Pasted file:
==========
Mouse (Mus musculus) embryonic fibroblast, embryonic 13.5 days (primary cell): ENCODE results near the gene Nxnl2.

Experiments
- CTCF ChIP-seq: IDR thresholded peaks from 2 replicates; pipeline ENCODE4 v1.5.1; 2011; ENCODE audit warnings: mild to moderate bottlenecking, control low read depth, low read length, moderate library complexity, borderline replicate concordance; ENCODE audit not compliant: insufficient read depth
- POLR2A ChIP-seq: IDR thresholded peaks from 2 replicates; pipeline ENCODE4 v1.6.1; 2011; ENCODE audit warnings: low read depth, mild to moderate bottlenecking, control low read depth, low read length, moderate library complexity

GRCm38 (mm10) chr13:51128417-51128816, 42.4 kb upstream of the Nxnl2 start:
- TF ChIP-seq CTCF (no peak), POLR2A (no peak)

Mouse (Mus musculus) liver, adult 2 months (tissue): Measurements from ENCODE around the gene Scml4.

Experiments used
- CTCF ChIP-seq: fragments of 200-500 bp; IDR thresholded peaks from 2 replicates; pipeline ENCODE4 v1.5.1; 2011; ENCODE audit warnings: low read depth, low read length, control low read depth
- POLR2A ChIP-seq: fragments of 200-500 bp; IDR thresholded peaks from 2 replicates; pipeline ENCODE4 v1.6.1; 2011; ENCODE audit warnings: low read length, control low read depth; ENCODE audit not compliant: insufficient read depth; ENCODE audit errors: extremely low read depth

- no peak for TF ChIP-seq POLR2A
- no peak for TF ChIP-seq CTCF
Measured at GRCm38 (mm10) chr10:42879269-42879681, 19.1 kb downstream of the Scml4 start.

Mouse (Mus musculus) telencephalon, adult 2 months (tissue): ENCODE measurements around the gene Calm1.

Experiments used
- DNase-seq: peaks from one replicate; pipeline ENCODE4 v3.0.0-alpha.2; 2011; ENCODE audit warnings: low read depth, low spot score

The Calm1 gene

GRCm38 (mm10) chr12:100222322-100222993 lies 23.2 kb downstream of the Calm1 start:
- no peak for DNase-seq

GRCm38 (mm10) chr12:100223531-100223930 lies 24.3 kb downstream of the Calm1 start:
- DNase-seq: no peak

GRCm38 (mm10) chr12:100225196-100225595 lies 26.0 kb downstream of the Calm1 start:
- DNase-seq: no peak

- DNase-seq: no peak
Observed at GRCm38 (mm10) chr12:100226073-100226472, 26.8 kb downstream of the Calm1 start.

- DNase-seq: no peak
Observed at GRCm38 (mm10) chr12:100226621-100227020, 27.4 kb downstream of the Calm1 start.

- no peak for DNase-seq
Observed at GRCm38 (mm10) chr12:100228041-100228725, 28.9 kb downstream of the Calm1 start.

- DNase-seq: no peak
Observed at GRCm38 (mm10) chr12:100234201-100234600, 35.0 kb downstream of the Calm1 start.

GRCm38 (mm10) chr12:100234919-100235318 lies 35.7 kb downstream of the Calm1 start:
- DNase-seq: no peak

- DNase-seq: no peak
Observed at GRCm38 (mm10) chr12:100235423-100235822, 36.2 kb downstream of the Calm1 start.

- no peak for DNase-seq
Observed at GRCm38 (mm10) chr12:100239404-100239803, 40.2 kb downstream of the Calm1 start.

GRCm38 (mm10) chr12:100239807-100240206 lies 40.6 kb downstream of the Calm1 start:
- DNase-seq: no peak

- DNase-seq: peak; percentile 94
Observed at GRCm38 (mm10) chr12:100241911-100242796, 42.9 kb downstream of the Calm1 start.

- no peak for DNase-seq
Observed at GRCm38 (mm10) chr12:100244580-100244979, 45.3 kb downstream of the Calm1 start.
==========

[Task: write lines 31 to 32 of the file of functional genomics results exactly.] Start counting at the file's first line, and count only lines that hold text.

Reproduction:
Observed at GRCm38 (mm10) chr12:100234201-100234600, 35.0 kb downstream of the Calm1 start.

GRCm38 (mm10) chr12:100234919-100235318 lies 35.7 kb downstream of the Calm1 start: